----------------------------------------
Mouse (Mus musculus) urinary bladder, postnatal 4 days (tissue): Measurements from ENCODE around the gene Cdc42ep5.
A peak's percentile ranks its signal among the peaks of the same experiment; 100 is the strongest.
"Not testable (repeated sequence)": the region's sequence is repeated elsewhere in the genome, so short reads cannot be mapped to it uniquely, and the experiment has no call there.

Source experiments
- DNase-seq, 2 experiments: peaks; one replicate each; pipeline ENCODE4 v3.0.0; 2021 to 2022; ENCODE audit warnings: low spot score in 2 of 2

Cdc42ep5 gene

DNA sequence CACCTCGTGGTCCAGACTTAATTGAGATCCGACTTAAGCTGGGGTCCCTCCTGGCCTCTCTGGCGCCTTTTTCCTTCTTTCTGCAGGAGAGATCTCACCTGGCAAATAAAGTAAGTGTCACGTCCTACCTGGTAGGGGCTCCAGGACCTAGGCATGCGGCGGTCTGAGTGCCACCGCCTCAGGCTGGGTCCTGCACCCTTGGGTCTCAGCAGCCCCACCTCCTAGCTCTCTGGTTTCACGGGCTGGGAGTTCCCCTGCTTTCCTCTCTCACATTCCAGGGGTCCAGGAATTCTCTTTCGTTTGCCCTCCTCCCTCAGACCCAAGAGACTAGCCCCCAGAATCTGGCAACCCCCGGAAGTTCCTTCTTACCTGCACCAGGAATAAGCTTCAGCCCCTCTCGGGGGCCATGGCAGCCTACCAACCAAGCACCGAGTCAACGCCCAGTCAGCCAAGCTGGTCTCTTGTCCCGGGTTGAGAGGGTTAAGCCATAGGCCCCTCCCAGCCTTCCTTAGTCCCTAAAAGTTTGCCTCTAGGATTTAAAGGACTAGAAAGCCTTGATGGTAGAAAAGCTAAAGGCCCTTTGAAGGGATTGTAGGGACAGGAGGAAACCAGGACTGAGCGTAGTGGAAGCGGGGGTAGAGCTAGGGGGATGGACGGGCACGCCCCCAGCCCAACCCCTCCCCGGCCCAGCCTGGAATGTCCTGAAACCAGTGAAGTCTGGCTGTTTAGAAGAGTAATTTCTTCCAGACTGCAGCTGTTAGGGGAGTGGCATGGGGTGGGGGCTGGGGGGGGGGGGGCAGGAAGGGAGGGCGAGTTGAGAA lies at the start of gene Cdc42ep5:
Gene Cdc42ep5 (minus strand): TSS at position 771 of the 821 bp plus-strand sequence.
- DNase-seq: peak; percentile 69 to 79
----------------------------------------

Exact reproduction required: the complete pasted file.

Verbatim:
Mouse (Mus musculus) urinary bladder, postnatal 4 days (tissue): Measurements from ENCODE around the gene Cdc42ep5.
A peak's percentile ranks its signal among the peaks of the same experiment; 100 is the strongest.
"Not testable (repeated sequence)": the region's sequence is repeated elsewhere in the genome, so short reads cannot be mapped to it uniquely, and the experiment has no call there.

Source experiments
- DNase-seq, 2 experiments: peaks; one replicate each; pipeline ENCODE4 v3.0.0; 2021 to 2022; ENCODE audit warnings: low spot score in 2 of 2

Cdc42ep5 gene

DNA sequence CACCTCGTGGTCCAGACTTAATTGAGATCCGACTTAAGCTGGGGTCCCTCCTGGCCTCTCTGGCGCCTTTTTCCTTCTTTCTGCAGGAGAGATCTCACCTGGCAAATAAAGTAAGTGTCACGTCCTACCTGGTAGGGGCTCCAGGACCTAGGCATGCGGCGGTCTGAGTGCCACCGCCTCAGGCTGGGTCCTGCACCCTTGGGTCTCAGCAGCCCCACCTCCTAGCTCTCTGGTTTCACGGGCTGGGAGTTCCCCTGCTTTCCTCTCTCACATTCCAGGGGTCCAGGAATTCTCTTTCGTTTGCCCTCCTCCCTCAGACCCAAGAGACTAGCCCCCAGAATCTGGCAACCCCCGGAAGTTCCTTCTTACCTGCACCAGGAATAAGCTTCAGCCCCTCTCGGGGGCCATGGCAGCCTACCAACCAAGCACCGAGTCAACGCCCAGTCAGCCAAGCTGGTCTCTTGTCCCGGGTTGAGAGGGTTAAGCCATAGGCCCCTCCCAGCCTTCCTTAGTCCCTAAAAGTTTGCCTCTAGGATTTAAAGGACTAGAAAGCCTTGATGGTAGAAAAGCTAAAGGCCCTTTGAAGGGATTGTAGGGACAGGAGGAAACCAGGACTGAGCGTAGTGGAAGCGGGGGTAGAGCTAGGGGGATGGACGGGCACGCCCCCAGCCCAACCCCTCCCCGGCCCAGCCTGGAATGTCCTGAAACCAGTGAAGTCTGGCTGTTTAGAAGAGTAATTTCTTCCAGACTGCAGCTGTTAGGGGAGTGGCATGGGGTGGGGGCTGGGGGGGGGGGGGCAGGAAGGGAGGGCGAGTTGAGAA lies at the start of gene Cdc42ep5:
Gene Cdc42ep5 (minus strand): TSS at position 771 of the 821 bp plus-strand sequence.
- DNase-seq: peak; percentile 69 to 79